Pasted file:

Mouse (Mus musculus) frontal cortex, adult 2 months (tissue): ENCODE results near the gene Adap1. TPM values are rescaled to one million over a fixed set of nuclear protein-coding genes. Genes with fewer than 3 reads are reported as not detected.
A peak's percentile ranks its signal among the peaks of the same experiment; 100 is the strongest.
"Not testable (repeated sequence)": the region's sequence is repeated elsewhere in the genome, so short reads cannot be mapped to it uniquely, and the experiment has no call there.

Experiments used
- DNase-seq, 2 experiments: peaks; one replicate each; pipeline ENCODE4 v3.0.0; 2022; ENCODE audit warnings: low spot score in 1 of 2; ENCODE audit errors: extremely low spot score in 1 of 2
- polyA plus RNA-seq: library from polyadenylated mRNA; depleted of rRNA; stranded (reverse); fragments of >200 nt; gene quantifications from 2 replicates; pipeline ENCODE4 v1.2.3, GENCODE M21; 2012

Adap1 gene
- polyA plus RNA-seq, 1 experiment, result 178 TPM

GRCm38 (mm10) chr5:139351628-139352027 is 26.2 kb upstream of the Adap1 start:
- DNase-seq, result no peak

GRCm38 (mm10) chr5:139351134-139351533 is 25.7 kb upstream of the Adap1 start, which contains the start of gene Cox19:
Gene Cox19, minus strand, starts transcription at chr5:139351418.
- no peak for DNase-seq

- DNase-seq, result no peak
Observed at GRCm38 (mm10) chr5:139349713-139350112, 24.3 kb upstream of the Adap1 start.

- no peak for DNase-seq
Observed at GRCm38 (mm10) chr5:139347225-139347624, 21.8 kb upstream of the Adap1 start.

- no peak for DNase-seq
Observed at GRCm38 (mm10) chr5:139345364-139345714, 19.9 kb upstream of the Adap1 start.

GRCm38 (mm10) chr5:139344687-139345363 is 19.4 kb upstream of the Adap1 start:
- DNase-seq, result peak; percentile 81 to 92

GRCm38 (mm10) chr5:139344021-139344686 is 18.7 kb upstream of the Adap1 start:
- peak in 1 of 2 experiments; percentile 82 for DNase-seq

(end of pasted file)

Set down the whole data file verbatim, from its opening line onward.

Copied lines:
Mouse (Mus musculus) frontal cortex, adult 2 months (tissue): ENCODE results near the gene Adap1. TPM values are rescaled to one million over a fixed set of nuclear protein-coding genes. Genes with fewer than 3 reads are reported as not detected.
A peak's percentile ranks its signal among the peaks of the same experiment; 100 is the strongest.
"Not testable (repeated sequence)": the region's sequence is repeated elsewhere in the genome, so short reads cannot be mapped to it uniquely, and the experiment has no call there.

Experiments used
- DNase-seq, 2 experiments: peaks; one replicate each; pipeline ENCODE4 v3.0.0; 2022; ENCODE audit warnings: low spot score in 1 of 2; ENCODE audit errors: extremely low spot score in 1 of 2
- polyA plus RNA-seq: library from polyadenylated mRNA; depleted of rRNA; stranded (reverse); fragments of >200 nt; gene quantifications from 2 replicates; pipeline ENCODE4 v1.2.3, GENCODE M21; 2012

Adap1 gene
- polyA plus RNA-seq, 1 experiment, result 178 TPM

GRCm38 (mm10) chr5:139351628-139352027 is 26.2 kb upstream of the Adap1 start:
- DNase-seq, result no peak

GRCm38 (mm10) chr5:139351134-139351533 is 25.7 kb upstream of the Adap1 start, which contains the start of gene Cox19:
Gene Cox19, minus strand, starts transcription at chr5:139351418.
- no peak for DNase-seq

- DNase-seq, result no peak
Observed at GRCm38 (mm10) chr5:139349713-139350112, 24.3 kb upstream of the Adap1 start.

- no peak for DNase-seq
Observed at GRCm38 (mm10) chr5:139347225-139347624, 21.8 kb upstream of the Adap1 start.

- no peak for DNase-seq
Observed at GRCm38 (mm10) chr5:139345364-139345714, 19.9 kb upstream of the Adap1 start.

GRCm38 (mm10) chr5:139344687-139345363 is 19.4 kb upstream of the Adap1 start:
- DNase-seq, result peak; percentile 81 to 92

GRCm38 (mm10) chr5:139344021-139344686 is 18.7 kb upstream of the Adap1 start:
- peak in 1 of 2 experiments; percentile 82 for DNase-seq